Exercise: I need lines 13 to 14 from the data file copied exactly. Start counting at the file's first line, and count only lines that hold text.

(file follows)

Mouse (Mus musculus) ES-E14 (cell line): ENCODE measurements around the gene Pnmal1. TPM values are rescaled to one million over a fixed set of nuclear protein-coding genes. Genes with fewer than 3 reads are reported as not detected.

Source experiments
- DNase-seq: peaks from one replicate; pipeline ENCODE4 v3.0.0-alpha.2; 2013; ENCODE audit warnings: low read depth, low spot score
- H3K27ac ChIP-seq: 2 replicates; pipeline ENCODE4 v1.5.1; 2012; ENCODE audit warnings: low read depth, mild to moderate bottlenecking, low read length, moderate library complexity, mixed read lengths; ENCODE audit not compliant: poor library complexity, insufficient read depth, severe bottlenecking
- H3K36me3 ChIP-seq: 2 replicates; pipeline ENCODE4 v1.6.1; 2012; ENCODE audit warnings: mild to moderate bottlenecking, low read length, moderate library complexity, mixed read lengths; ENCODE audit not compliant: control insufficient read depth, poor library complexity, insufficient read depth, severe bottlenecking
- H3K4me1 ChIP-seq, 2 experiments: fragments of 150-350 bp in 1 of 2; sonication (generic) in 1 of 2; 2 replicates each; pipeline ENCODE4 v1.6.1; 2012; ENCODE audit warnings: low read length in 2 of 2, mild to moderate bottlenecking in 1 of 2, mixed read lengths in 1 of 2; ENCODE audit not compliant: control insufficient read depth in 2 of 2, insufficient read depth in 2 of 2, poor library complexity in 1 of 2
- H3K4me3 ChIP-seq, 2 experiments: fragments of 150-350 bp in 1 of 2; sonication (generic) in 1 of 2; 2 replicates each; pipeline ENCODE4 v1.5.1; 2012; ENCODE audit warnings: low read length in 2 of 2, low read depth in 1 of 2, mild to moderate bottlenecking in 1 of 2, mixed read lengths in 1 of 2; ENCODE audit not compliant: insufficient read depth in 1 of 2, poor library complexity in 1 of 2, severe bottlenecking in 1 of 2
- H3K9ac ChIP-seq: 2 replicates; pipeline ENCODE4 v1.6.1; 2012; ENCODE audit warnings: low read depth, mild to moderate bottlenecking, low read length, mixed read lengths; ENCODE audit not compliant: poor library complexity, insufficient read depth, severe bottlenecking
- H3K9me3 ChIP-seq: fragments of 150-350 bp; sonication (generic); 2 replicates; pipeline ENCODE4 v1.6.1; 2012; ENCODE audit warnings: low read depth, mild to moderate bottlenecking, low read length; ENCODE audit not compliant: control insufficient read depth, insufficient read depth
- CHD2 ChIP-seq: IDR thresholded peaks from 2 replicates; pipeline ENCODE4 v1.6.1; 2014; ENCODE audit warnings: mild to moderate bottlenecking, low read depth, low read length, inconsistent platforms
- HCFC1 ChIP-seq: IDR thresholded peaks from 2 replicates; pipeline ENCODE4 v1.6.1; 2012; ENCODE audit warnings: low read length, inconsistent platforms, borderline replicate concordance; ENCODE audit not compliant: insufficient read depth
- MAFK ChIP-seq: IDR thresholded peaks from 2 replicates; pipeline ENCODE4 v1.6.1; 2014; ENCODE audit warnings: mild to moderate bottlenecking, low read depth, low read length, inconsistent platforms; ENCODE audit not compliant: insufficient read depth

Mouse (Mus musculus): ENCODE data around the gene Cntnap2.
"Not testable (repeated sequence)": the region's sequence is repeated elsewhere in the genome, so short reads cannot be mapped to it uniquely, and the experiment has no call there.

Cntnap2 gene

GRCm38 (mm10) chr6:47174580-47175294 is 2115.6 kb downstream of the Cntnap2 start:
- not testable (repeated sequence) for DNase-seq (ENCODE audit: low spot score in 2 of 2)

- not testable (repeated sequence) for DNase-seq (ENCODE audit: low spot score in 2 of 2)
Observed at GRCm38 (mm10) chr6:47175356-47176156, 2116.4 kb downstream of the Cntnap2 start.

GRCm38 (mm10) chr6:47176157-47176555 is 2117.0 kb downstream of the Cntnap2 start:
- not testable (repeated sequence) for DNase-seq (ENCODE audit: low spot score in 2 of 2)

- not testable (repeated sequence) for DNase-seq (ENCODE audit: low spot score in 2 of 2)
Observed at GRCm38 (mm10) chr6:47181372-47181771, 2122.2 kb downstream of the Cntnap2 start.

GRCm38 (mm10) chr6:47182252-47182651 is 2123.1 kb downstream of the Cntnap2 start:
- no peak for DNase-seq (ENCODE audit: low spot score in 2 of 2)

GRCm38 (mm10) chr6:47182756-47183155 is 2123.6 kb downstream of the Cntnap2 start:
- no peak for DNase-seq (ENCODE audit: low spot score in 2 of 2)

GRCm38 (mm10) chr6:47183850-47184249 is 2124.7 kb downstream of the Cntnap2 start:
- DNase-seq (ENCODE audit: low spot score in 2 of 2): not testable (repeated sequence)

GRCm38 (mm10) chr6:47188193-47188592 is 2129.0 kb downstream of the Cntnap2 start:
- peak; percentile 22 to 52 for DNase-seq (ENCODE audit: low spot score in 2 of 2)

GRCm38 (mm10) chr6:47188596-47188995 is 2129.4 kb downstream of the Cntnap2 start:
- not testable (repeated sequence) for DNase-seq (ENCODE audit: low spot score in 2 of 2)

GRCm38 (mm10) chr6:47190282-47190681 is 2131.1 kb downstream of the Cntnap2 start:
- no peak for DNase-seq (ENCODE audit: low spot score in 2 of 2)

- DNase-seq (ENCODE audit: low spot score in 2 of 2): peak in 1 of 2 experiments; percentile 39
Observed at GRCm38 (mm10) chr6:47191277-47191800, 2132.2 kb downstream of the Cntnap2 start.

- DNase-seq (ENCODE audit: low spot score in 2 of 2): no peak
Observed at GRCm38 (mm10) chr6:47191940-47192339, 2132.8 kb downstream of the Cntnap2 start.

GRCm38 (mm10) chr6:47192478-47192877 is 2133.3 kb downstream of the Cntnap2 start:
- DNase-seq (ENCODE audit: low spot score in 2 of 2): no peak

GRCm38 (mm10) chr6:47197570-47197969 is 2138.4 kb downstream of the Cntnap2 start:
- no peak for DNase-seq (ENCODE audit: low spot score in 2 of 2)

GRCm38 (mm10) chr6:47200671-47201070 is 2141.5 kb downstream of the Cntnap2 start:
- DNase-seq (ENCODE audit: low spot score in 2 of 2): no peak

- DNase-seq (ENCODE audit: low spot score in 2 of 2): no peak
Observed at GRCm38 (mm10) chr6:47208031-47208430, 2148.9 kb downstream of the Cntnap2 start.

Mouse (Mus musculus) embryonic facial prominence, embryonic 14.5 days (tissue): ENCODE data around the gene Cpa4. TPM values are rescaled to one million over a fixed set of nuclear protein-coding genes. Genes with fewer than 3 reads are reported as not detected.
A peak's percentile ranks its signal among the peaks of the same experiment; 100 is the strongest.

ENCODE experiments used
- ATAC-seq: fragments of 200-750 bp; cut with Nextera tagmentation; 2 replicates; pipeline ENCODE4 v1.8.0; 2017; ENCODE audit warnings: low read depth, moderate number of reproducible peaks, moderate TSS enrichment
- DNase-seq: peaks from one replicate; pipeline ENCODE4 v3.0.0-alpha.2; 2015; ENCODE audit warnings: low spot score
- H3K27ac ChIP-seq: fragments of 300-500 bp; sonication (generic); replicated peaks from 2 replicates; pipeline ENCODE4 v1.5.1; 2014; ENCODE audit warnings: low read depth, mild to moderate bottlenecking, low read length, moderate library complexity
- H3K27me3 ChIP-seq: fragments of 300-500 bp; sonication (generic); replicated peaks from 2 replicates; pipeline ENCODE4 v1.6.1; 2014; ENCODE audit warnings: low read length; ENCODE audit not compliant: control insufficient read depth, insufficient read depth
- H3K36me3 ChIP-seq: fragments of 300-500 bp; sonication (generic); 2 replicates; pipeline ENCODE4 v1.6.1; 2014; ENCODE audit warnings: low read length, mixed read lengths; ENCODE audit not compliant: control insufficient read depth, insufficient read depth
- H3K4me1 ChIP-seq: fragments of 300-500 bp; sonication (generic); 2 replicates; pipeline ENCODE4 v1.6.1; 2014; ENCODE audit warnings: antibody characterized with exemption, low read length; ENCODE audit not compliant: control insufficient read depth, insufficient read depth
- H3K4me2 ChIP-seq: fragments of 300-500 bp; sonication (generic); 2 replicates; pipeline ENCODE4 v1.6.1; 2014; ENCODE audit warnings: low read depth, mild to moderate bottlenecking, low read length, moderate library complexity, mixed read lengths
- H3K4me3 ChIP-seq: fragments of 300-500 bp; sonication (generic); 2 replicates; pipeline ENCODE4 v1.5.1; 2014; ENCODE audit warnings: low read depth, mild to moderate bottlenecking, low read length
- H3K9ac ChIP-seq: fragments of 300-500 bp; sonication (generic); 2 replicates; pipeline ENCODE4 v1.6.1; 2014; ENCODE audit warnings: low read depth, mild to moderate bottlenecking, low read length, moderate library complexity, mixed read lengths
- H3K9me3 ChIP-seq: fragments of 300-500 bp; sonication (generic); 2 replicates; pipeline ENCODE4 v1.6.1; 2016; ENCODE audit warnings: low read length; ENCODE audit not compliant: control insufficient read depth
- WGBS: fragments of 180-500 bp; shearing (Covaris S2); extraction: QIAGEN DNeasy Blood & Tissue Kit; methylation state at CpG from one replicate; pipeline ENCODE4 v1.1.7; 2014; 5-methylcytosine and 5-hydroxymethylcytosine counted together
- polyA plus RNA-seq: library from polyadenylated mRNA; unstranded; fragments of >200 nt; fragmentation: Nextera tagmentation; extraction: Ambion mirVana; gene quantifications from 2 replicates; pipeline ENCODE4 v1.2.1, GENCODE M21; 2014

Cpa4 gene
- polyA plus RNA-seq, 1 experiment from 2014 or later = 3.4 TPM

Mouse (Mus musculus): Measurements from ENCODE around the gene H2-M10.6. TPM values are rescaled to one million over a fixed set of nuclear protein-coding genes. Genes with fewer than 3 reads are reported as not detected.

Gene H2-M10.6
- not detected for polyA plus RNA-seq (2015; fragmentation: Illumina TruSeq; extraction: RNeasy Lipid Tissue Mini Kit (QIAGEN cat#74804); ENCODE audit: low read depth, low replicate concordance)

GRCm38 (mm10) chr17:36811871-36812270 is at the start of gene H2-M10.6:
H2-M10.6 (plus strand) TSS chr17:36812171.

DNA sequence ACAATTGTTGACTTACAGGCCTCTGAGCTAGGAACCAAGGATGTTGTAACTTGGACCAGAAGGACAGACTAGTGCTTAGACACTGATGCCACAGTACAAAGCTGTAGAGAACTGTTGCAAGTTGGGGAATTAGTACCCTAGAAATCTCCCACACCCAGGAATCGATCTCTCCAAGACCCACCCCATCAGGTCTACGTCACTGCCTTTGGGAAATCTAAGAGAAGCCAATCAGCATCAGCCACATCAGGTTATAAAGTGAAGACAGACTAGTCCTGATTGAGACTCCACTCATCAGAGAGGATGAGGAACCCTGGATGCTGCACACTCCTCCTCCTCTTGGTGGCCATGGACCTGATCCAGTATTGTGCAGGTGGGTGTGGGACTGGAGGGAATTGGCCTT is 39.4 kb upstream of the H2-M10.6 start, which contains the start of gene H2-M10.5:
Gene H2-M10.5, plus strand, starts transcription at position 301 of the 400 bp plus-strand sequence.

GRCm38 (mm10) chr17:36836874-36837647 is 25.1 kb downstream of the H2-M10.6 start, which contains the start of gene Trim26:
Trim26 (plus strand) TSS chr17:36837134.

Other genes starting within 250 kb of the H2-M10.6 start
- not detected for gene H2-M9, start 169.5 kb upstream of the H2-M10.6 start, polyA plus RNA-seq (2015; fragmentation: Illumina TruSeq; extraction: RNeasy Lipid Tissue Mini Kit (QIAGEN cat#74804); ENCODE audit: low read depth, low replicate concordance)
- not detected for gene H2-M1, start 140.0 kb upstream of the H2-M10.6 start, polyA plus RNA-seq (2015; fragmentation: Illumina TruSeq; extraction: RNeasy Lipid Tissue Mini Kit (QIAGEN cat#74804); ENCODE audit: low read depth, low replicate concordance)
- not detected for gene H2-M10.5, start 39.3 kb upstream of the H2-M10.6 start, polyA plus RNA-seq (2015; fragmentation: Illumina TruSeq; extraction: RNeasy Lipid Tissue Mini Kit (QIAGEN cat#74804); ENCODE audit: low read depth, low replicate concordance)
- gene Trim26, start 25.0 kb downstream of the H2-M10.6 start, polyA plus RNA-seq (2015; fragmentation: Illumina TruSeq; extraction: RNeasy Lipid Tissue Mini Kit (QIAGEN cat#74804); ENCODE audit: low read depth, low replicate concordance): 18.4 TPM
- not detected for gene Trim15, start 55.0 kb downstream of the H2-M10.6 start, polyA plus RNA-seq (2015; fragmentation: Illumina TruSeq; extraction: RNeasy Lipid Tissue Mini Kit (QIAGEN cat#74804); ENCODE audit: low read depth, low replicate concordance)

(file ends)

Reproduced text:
Mouse (Mus musculus): ENCODE data around the gene Cntnap2.
"Not testable (repeated sequence)": the region's sequence is repeated elsewhere in the genome, so short reads cannot be mapped to it uniquely, and the experiment has no call there.